A model that CALSTART has used with much success in accelerating the pathways to advanced clean transportation technologies is the formation and coordination of users' groups that share a need for a key emerging technology. The Hybrid Truck Users Forum
(HTUF) has been cited by experts for hastening the development of hybrid trucks by as much as two to three years. HTUF brought fleets, suppliers and truck makers together to foster rapid pathways to commercially available hybrid trucks.
Following the HTUF model, CALSTART has been providing leadership to a growing list (currently twelve) of southern California transit properties representing more than 5,000 buses under the umbrella of Z-TUG (Zero-emission enabling-technologies Transit Users Group). CALSTART will work with Z-TUG members to identify technology pathways, and jointly develop requirements for collaborative demonstrations. By adopting this approach, not only will the process be user-driven, but joint efforts will likely expedite a pathway towards zero emission buses.
In 2005, the Federal Transit Administration (FTA) approached CALSTART for assistance in developing a roadmap of the pathways forward to hydrogen in transit. CALSTART had already led a national team initiative aimed at creating a partnership of top private and public transit partners, including industry leaders in manufacturing and using fuel cell technologies. The successful result was the FTA National Fuel Cell Bus Program, legislation that created a $49 million pool for development to drive down the costs and increase the reliability and durability of fuel cell and hydrogen technologies for transportation. So when the FTA sought assistance in developing a program that focused on results-oriented collaboration, there was already a high level of confidence that CALSTART could produce quantifiable results, and the initial funds were approved in late 2007.
California's emission regulations have been an important driver in moving zero-emissions development in transit. In working with transit agencies on compliance with the zero-emission bus (Z Bus) regulation, CALSTART met with Southern California transit properties using Compressed Natural Gas (CNG) and an interest in hydrogen and hydrogen-natural gas blends. Following the HTUF model of a user driven process, the program manager - Dr. Lawrence Wnuk - formulated an initial concept for Z-TUG, and solicited interest from a number of these forward-thinking agencies. Two agencies offered to Co-chair the initial group - SunLine Transit Agency and LA Metro through their Advanced Transit Vehicle Consortium. The South Coast Air Quality Management District also shares an interest in the pathways to zero-emission technology in transit and participates in the meetings. The California Air Resources Board has also participated in discussions and explanation of regulations.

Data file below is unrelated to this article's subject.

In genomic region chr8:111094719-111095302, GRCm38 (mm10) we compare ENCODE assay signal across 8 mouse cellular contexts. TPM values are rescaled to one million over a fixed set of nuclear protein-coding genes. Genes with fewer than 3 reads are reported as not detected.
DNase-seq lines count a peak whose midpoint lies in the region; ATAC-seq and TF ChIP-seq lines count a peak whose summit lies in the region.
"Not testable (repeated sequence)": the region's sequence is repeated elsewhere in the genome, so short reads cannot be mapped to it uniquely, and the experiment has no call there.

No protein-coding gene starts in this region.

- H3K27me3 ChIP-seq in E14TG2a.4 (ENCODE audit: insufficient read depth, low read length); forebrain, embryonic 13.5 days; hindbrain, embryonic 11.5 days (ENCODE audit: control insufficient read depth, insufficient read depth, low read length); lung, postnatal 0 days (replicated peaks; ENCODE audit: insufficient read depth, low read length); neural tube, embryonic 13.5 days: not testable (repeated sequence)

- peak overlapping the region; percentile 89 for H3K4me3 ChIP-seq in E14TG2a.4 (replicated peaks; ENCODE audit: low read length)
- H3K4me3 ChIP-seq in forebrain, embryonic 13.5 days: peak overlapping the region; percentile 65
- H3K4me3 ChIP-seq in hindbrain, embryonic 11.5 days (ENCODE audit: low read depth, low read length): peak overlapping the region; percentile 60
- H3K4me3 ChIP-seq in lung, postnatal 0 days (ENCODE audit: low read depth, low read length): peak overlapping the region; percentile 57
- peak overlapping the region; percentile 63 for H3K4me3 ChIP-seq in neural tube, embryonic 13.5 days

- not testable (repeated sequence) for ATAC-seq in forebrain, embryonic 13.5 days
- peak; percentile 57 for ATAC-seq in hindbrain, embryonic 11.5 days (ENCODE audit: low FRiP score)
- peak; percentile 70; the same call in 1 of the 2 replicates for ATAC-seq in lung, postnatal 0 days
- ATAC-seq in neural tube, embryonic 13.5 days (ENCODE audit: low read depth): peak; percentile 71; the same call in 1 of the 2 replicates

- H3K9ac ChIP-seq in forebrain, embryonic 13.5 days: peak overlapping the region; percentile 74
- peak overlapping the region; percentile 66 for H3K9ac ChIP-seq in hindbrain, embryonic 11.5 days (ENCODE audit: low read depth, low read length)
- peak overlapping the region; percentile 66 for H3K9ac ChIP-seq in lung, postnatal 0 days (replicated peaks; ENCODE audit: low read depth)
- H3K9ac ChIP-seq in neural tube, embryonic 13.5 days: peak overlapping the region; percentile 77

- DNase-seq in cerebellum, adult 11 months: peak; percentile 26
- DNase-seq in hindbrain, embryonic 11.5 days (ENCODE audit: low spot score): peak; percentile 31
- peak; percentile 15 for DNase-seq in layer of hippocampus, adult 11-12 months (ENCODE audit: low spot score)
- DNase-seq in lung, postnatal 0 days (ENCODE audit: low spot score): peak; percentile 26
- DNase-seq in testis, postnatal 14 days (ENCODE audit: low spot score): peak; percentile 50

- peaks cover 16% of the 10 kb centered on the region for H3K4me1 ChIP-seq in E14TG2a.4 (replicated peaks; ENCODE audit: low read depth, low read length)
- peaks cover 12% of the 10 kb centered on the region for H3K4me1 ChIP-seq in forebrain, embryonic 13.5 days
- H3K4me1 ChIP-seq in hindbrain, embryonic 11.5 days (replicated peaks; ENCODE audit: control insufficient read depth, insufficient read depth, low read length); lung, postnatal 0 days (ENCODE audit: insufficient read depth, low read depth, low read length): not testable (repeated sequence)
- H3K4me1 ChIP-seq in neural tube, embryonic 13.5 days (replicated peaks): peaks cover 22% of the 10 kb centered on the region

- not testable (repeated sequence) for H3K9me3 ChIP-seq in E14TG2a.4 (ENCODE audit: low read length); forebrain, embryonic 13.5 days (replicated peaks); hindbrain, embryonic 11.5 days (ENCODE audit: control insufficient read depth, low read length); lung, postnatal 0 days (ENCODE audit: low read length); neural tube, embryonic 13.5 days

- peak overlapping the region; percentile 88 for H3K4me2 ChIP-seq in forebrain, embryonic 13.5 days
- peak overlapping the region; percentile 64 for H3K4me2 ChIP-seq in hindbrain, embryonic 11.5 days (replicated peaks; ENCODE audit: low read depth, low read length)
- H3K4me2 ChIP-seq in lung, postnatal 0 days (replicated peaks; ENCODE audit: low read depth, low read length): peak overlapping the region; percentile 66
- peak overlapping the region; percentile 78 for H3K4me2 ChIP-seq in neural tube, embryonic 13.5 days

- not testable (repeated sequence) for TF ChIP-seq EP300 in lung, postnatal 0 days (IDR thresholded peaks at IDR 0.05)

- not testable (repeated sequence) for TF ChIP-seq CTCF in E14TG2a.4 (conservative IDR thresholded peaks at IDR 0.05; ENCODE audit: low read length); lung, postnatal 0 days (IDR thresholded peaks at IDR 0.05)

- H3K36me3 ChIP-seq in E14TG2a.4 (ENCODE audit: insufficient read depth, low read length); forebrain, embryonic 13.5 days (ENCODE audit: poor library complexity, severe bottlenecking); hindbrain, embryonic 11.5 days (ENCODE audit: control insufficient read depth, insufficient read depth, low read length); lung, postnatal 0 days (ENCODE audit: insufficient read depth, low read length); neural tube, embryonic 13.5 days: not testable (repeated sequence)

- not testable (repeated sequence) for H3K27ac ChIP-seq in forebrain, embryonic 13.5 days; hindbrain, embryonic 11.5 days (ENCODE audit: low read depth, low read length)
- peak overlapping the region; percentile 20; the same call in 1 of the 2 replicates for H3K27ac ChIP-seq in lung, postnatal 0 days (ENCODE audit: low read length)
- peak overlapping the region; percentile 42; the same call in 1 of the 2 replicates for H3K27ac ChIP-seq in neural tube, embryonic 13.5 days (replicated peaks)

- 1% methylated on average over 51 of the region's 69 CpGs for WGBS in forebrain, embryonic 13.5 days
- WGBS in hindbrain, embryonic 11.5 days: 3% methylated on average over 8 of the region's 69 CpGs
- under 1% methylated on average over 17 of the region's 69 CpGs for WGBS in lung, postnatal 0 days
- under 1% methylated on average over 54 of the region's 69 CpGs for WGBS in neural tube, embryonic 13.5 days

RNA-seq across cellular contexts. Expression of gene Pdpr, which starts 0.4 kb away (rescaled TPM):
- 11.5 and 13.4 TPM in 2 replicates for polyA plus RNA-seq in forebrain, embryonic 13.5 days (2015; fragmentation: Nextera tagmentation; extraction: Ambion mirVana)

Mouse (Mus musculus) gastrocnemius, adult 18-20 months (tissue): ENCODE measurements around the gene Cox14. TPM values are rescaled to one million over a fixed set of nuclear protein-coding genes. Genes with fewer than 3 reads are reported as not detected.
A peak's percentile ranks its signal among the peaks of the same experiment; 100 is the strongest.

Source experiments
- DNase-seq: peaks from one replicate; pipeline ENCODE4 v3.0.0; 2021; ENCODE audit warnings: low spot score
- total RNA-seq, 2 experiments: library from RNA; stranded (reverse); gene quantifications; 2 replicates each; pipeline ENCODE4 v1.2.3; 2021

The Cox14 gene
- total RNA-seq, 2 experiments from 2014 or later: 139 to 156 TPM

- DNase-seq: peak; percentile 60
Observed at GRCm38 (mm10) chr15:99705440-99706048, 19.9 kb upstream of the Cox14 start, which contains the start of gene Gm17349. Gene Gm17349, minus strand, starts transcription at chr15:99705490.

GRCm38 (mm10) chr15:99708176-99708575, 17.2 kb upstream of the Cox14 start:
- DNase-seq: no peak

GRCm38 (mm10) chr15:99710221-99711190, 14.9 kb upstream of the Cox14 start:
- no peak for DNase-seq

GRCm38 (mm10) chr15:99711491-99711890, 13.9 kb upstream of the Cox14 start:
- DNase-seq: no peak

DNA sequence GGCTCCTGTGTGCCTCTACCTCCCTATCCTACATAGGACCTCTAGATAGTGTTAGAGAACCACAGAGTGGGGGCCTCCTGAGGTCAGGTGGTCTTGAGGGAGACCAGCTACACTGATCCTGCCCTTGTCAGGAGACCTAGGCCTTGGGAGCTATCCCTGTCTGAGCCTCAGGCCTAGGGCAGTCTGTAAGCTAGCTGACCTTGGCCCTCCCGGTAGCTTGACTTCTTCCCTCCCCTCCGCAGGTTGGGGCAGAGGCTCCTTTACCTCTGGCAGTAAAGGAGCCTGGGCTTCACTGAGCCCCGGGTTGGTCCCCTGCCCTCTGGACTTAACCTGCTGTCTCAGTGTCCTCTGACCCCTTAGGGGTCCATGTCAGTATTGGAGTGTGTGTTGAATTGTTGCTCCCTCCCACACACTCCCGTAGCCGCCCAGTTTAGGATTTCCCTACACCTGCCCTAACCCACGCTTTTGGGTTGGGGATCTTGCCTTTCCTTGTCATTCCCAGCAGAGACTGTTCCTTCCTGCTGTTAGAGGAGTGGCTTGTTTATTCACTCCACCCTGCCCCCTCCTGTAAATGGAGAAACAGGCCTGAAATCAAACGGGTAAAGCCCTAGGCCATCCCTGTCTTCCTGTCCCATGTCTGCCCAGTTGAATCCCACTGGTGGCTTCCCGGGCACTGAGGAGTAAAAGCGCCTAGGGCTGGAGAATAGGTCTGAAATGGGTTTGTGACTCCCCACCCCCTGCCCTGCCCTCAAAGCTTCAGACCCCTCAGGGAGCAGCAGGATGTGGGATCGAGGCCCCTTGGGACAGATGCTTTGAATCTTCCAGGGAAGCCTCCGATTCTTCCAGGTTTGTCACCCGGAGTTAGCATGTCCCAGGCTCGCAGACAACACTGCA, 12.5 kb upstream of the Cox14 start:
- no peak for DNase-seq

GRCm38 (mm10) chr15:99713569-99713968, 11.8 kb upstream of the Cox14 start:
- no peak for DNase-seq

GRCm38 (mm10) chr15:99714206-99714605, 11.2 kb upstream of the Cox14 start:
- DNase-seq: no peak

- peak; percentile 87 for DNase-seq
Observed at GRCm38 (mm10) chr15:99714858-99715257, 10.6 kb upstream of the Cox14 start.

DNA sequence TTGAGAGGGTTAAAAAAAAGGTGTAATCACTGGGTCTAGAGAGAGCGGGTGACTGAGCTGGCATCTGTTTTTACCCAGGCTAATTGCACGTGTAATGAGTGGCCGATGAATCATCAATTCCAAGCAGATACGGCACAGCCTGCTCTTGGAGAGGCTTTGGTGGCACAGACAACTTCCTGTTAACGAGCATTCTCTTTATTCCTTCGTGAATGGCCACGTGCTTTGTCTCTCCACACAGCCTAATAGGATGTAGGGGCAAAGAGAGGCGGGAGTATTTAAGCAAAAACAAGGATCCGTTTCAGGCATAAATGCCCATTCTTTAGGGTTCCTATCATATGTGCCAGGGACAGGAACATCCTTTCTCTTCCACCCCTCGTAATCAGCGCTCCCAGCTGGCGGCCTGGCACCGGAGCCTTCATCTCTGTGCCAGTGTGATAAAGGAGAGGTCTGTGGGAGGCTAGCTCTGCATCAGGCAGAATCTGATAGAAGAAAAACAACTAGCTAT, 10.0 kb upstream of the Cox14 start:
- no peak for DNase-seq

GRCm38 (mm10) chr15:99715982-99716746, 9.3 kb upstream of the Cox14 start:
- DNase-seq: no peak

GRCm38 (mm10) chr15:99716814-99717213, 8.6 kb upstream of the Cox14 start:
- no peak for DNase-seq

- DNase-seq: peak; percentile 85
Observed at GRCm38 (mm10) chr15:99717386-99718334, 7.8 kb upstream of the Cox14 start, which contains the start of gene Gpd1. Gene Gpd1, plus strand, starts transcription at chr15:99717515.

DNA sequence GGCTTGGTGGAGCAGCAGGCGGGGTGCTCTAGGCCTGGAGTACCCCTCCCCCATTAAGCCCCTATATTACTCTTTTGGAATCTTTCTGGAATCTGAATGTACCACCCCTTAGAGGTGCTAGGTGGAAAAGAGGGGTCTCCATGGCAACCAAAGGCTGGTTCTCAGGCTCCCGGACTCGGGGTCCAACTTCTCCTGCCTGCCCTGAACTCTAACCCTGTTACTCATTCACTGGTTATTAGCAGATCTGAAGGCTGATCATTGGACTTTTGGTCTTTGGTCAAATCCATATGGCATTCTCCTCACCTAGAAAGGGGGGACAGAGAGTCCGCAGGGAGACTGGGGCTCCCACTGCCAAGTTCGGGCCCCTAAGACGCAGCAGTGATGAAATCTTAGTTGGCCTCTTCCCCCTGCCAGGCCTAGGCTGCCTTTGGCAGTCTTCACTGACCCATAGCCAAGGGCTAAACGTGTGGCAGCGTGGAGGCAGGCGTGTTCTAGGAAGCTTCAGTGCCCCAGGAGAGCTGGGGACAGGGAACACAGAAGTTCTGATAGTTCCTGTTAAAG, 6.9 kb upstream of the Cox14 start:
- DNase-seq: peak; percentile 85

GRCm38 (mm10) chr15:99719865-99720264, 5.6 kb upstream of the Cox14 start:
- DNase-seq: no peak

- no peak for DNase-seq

CALSTART will work with Z-TUG members to identify technology pathways,
and jointly develop requirements for collaborative demonstrations
An early survey was circulated to ascertain the participants' existing knowledge and experience with alternative fuels, near-zero emissions and advanced drivetrains in transit service. Among other findings, the clear preferences among the group participants were for such technologies as:
• Hydrogen-natural gas blend fueled internal combustion engine
• Hydrogen internal combustion engines (HICE)
• Hybrid drivetrains, either HICE or fuel cell powered
• Fuel cell buses
• Battery electric buses
Z-TUG members have identified a strong near term need to understand the hydrogen refueling infrastructure necessary to support the rollout of vehicles so an emphasis will also be placed on understanding hydrogen fueling infrastructure. Following the HTUF model, CALSTART in future meetings will work with the Z-TUG members to identify technology pathways, and jointly develop requirements for collaborative demonstrations - a primary role of the Z-TUG members. Sharing requirements and data among members and suppliers will also help drive innovation and encourage technology commercialization.
By adopting this user-driven process, joint efforts will likely result in greater success more rapidly due to efficiencies gained through joint procurement with common specifications that identifies key technologies and provides the "voice of the customer" inputs to bus makers and suppliers. Sharing and consensus among transit users are expected to lead to robust designs while providing economies of scale for bus makers. Periodic progress updates will be provided as the Z-TUG process evolves.